• He Tests the Righteous that our faith would become our personal possession.
    • Concerning this I implored the Lord three times that it might leave me. And He has said to me, “My grace is sufficient for you, for power is perfected in weakness.” Most gladly, therefore, I will rather boast about my weaknesses, so that the power of Christ may dwell in me, (2 Corinthians 12:8-9).
      • “Faith must be tested, because it can be turned into a personal possession only through conflict,” My Utmost for His Highest August 29.
  • He Tests the Righteous that God’s character would be proven trustworthy in our own minds.
    • It is for discipline that you endure; God deals with you as with sons; for what son is there whom his father does not discipline? But if you are without discipline, of which all have become partakers, then you are illegitimate children and not sons…11 All discipline for the moment seems not to be joyful, but sorrowful; yet to those who have been trained by it, afterwards it yields the peaceful fruit of righteousness, (Hebrews 12:7-8, 11).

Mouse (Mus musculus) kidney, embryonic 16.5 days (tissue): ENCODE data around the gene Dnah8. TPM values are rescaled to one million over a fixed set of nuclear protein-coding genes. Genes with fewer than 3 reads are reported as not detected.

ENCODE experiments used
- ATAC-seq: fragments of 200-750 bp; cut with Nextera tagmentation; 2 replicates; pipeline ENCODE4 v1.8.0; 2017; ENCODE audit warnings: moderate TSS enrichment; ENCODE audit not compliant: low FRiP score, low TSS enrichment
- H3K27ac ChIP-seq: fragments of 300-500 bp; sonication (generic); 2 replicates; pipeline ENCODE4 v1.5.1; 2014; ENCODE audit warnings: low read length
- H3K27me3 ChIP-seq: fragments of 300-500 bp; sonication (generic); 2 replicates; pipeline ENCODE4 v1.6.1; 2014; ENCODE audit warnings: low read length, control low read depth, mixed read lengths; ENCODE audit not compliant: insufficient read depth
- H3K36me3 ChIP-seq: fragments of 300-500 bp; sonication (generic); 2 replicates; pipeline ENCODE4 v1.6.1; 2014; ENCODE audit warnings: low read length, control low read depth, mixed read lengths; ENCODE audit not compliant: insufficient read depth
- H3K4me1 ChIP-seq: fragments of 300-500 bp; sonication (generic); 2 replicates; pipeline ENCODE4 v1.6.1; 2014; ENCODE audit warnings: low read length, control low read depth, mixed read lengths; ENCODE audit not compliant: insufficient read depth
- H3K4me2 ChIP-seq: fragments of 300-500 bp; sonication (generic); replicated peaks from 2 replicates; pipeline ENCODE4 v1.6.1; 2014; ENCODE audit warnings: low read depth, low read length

• “Faith by its very nature must be tested and tried. And the real trial of faith is not that we find it difficult to trust God, but that God’s character must be proven as trustworthy in our own minds,” My Utmost for His Highest October 31.
  • He Tests the Righteous that we would walk with endurance, lacking in nothing
    • Consider it all joy, my brethren, when you encounter various trials, knowing that the testing of your faith produces endurance. And let endurance have its perfect result, so that you may be perfect and complete, lacking in nothing, (James 1:2-4).
      • “The life of faith is not a life of mounting up with wings, but a life of walking and not fainting,” My Utmost for His Highest (March 19).
  • He Tests the Righteous that we would have deliberate confidence in God’s character, even when we don’t understand.